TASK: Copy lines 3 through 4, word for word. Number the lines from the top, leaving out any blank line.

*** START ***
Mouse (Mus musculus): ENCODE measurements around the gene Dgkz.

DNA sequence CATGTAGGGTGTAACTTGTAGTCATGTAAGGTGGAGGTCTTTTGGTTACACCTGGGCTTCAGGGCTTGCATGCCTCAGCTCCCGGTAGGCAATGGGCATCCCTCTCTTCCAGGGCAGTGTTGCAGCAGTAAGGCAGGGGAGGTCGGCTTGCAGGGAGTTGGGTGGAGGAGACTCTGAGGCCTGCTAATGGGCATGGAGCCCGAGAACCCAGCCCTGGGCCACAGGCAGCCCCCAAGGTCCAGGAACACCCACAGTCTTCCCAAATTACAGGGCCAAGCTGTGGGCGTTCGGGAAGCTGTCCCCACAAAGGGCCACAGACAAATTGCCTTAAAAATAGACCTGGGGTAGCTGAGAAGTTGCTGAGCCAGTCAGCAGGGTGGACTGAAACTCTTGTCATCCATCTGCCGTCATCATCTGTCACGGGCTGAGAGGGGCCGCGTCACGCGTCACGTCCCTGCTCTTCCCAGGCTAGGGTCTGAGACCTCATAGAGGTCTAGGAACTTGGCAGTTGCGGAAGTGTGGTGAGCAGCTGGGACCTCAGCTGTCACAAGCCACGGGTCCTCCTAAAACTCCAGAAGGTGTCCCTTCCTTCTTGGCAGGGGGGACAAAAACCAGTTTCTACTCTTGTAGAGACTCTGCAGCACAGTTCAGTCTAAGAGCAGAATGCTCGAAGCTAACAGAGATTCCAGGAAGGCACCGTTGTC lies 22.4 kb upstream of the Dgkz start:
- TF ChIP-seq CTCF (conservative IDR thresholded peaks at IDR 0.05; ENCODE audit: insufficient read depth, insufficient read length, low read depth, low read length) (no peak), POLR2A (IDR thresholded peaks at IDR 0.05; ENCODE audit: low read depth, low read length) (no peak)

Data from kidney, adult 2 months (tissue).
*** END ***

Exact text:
- TF ChIP-seq CTCF (conservative IDR thresholded peaks at IDR 0.05; ENCODE audit: insufficient read depth, insufficient read length, low read depth, low read length) (no peak), POLR2A (IDR thresholded peaks at IDR 0.05; ENCODE audit: low read depth, low read length) (no peak)

Data from kidney, adult 2 months (tissue).